Today I was inspired by more than my mat.
I have a dear friend who has just taken her first few steps on this Yoga journey. With some gentle encouragement and a touch of trepidation she unrolled her mat and courageously took that first Yoga breath. After only one basic class she began taking the mixed level classes and when asked how she liked it, she said, “Eh, not so much. Yet.” The fact that she didn’t hear harp music and have woodland creatures eating out of her hand that first time makes me respect her more for taking a second class. Unseen forces are at work!
I had the privilege of practicing next to her today. Her willingness to have faith that there’s more there than meets her eye, further opened my mind and softened my heart. Bringing a sense of humor to the mat also helps, and she does that joyfully.
I started thinking back to my first days on a mat. I’d pay an extra dollar to rent a studio mat and make my way into one of the basic classes being offered. One was held in a spacious room with lots of light and the other was a small, dim somewhat gloomy room. Dull or bright, I would leave feeling better than when I entered. But I never considered going into a mixed level class. For many years I got stuck in my own beginner’s mind, not allowing for the possibility that I was advancing. The mat I used was like a stage, in that my energy was alive during my practice and was then left for someone else to play out his or her experience on the same mat.
Unlike a stage, the mat was not for performance, the play was not presented outwardly, but inwardly. The audience was not a house filled with bodies, but a heart filled with emotions ranging from fear to bliss. The satisfaction came not from applause for a good performance, rather from a soft place that perhaps went a little deeper than the time before. Once I got my own mat, I claimed my practice in a more personal way.
I imagine New York Yoga basic classes differ somewhat from those outside the city. The big room was often filled with ex-ballerinas & dancers working toward realigning their bodies, athletes adding Yoga to their routines and long time Yoga practitioners and teachers getting back to basics. Then there were those like myself, who knew something special was happening, and whose mats became a sanctuary. Beginners’ minds filled the room along with those of us with a beginner’s practice.
I make a distinction between beginner’s mind and beginner’s practice. While I am mindful to maintain a beginner’s mind in most of what I do, like pregnancy memory, I have forgotten the feeling of my beginner’s practice. Though I am far from intermediate or advanced, just by virtue of having a regular practice, some of the basic fear and insecurities I had at the start of my practice have fallen off. But it is a process and that process continues through every downward dog and vinyasa.
In those first days, I struggled with Triangle (Trikonasana), energetically more than physically. My teacher asked me to demonstrate one day and I did, feeling pretty good that my hand reached the floor with little effort. She was trying to get me to understand that it was more important to stack my hips and keep my torso in line with my legs, than to reach the floor. I totally did not get it. Then a few years later, after my first daughter was born, a very dear friend who is a senior teacher at a NYC Yoga studio told me that she could get me into a workshop with Rodney Yee. My adrenaline replaced the blood in my veins as my life flow, and then I got scared. I had no place being in that room! Forget that my practice was no longer consistent or that my body was still harboring more than a memory of pregnancy, I was still just a beginner who couldn’t get Triangle!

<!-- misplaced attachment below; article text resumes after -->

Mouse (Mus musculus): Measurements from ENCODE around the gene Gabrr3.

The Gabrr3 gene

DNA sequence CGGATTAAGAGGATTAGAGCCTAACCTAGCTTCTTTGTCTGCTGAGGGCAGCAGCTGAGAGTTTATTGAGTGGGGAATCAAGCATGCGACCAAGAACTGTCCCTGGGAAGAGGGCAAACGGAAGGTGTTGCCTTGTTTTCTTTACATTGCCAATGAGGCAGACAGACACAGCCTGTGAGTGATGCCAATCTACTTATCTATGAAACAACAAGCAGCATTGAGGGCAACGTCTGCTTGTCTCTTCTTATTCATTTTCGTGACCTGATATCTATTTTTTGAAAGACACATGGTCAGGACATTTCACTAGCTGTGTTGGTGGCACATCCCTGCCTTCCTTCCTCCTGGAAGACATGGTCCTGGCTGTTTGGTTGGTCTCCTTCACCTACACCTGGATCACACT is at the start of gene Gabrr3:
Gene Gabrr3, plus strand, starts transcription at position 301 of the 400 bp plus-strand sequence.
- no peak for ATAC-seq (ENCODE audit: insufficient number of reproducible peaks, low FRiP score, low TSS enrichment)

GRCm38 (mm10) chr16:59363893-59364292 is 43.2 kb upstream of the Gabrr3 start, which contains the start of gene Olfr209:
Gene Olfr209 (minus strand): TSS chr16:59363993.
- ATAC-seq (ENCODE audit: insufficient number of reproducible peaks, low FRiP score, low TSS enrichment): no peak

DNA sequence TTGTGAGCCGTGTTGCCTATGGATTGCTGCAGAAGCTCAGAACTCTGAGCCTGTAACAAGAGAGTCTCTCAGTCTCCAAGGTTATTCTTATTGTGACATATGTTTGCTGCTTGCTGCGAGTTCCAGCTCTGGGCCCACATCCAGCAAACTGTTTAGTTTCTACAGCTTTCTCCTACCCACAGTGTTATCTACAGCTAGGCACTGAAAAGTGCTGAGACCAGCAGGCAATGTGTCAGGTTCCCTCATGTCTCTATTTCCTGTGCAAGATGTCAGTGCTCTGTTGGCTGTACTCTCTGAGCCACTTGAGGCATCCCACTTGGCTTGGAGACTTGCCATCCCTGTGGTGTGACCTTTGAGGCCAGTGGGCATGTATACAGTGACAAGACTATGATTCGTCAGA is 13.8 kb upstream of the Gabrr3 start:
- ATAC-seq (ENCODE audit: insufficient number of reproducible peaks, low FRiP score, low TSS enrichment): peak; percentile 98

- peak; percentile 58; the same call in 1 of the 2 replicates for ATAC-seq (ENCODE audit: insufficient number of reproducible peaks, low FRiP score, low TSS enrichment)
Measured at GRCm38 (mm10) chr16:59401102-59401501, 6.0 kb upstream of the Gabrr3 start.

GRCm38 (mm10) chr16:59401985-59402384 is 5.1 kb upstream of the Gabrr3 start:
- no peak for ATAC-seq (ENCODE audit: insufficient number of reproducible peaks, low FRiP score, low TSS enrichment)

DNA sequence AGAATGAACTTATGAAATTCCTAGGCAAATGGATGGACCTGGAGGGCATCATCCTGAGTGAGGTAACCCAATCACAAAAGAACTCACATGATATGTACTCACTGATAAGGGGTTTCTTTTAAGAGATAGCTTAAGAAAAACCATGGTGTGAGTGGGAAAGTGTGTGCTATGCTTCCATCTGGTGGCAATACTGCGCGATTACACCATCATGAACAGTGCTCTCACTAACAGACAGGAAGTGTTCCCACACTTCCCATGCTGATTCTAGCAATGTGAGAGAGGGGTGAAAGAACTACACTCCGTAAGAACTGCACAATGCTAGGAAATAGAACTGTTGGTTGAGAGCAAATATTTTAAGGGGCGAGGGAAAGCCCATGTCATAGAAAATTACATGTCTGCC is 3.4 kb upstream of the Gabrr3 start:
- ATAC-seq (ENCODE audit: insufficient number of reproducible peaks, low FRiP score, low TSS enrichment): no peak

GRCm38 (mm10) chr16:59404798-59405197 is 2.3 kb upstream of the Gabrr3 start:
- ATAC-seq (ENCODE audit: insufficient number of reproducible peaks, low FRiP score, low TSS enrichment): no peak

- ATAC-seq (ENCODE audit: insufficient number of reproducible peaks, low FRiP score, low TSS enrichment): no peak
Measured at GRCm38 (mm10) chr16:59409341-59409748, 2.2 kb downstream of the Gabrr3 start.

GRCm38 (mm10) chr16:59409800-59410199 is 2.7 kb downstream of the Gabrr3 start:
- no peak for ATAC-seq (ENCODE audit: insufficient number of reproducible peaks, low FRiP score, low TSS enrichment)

The room was packed, with maybe a couple of inches in between mats. I positioned myself safely out of view, near the door. So, we get to Trikonasana and my safe spot was revealed. We had done countless poses where my form was probably questionable, but leave it to my nemesis, Triangle, to attract the teacher’s attention. Rodney came over and, rather brusquely, said, “How are we going to get those hips stacked?” Nervously, I shrugged and said, “If you have a secret, I’d love to know.” He didn’t seem amused, but I left that day knowing that Trikonasana and I were destined to grow together.
It wasn’t until I started practicing in Bucks County, that I had a teacher who gently encouraged me to lengthen with the crown of my head. Lo and behold, Triangle. My hand now rests easily against my shin rather than rounding down, through my back, to the ground and my former nemesis has become a challenging, yet welcoming, friend.
In this world of immediate gratification, it is more important to be patient while the process takes its natural course. The faster computers go the slower they feel. The faster people pass us on the road the sooner we catch up to them at the red light. The magician says, “Open Sesame” and the magic happens before our eyes.
On the flip side, “slow and steady wins the race.” There is no secret to the magic of Yoga. There’s a reason it’s called a practice. Opening up our hips, shoulders, backs, legs, minds & hearts takes time. So, when my friend says that this practice doesn’t resonate with her just yet and still makes it to the mat, I applaud her. When she takes that studio mat and rolls it out in a mixed level class, I am moved by the warrior she already is.
Say to yourself, “Open Sesame,” and feel the magic as it unfolds over time.